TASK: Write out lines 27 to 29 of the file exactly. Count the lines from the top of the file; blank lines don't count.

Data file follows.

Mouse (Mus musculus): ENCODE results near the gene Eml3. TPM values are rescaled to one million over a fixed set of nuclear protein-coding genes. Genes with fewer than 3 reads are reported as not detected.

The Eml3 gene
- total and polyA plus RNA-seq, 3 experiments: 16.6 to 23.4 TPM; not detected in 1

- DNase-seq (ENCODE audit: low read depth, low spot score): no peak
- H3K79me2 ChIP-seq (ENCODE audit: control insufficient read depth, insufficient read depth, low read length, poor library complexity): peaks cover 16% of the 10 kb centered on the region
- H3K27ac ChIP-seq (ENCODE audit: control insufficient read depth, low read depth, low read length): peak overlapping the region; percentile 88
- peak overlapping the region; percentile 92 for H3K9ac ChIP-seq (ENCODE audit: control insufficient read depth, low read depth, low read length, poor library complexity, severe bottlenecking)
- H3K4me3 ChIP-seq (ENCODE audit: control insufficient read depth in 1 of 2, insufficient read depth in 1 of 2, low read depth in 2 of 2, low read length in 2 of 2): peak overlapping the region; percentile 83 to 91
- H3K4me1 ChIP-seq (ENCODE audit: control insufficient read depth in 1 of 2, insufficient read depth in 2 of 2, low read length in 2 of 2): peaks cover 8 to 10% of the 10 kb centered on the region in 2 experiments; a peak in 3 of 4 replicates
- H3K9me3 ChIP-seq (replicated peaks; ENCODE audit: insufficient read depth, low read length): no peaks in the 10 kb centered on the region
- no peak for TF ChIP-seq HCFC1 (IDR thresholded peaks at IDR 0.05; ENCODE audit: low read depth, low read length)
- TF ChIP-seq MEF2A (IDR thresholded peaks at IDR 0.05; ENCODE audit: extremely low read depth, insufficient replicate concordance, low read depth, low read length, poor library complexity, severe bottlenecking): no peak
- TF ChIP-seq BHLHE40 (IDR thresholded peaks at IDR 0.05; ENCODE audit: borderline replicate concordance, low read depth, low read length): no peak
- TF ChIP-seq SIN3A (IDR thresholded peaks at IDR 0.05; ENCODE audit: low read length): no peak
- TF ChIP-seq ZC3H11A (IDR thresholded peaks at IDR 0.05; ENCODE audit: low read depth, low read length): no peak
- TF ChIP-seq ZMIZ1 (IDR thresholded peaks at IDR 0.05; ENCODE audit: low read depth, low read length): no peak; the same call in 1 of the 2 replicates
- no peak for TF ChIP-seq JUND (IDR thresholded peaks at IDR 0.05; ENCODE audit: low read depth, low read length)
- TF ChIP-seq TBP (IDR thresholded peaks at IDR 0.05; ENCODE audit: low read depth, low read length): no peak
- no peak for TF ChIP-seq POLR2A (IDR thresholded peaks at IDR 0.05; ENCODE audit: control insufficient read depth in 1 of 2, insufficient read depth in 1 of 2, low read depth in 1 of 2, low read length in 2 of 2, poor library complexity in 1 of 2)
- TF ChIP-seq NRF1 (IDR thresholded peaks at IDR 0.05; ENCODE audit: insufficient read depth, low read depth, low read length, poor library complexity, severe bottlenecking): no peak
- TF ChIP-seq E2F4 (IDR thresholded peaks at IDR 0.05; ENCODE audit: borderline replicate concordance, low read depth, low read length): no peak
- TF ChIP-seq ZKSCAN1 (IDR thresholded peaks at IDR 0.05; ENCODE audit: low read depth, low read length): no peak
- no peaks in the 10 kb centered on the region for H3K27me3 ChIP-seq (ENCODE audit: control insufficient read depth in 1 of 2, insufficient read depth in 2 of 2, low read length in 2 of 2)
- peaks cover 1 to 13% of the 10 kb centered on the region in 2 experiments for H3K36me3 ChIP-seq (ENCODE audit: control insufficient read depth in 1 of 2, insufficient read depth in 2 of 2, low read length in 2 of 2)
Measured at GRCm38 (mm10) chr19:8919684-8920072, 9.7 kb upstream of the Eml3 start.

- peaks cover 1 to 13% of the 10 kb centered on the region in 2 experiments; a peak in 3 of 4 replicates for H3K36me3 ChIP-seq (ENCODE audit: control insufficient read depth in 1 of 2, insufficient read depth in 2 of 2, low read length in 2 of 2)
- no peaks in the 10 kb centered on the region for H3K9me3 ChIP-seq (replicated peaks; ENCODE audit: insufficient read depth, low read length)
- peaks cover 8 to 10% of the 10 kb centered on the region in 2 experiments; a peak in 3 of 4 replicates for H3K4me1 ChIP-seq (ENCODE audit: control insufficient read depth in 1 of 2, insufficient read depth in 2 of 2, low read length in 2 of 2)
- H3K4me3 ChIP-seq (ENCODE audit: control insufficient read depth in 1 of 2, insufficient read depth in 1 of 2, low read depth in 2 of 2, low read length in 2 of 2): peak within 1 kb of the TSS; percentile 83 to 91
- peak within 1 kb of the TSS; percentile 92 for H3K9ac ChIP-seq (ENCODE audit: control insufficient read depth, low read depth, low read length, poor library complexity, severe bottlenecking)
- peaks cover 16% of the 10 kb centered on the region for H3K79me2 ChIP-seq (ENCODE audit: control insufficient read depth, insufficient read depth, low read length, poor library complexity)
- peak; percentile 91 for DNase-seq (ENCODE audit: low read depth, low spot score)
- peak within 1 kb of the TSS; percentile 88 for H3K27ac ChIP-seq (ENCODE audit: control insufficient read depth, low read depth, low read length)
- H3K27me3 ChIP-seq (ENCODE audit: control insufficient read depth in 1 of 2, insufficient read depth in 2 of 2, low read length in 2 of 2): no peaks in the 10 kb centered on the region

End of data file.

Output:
- no peaks in the 10 kb centered on the region for H3K9me3 ChIP-seq (replicated peaks; ENCODE audit: insufficient read depth, low read length)
- peaks cover 8 to 10% of the 10 kb centered on the region in 2 experiments; a peak in 3 of 4 replicates for H3K4me1 ChIP-seq (ENCODE audit: control insufficient read depth in 1 of 2, insufficient read depth in 2 of 2, low read length in 2 of 2)
- H3K4me3 ChIP-seq (ENCODE audit: control insufficient read depth in 1 of 2, insufficient read depth in 1 of 2, low read depth in 2 of 2, low read length in 2 of 2): peak within 1 kb of the TSS; percentile 83 to 91